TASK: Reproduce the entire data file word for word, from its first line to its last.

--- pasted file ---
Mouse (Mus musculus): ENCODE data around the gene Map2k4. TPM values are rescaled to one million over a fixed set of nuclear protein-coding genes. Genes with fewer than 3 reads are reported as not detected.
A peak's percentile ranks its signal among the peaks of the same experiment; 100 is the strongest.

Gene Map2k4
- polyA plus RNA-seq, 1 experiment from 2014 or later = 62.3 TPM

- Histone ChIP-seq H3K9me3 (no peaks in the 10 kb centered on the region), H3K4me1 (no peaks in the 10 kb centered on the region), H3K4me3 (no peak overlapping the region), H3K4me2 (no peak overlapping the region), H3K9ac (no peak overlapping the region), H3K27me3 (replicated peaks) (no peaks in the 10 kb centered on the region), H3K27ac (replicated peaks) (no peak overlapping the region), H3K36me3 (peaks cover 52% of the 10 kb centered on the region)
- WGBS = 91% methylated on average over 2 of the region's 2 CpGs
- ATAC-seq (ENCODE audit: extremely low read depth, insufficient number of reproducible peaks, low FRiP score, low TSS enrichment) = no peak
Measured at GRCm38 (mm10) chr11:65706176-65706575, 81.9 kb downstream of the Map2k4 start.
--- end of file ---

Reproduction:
Mouse (Mus musculus): ENCODE data around the gene Map2k4. TPM values are rescaled to one million over a fixed set of nuclear protein-coding genes. Genes with fewer than 3 reads are reported as not detected.
A peak's percentile ranks its signal among the peaks of the same experiment; 100 is the strongest.

Gene Map2k4
- polyA plus RNA-seq, 1 experiment from 2014 or later = 62.3 TPM

- Histone ChIP-seq H3K9me3 (no peaks in the 10 kb centered on the region), H3K4me1 (no peaks in the 10 kb centered on the region), H3K4me3 (no peak overlapping the region), H3K4me2 (no peak overlapping the region), H3K9ac (no peak overlapping the region), H3K27me3 (replicated peaks) (no peaks in the 10 kb centered on the region), H3K27ac (replicated peaks) (no peak overlapping the region), H3K36me3 (peaks cover 52% of the 10 kb centered on the region)
- WGBS = 91% methylated on average over 2 of the region's 2 CpGs
- ATAC-seq (ENCODE audit: extremely low read depth, insufficient number of reproducible peaks, low FRiP score, low TSS enrichment) = no peak
Measured at GRCm38 (mm10) chr11:65706176-65706575, 81.9 kb downstream of the Map2k4 start.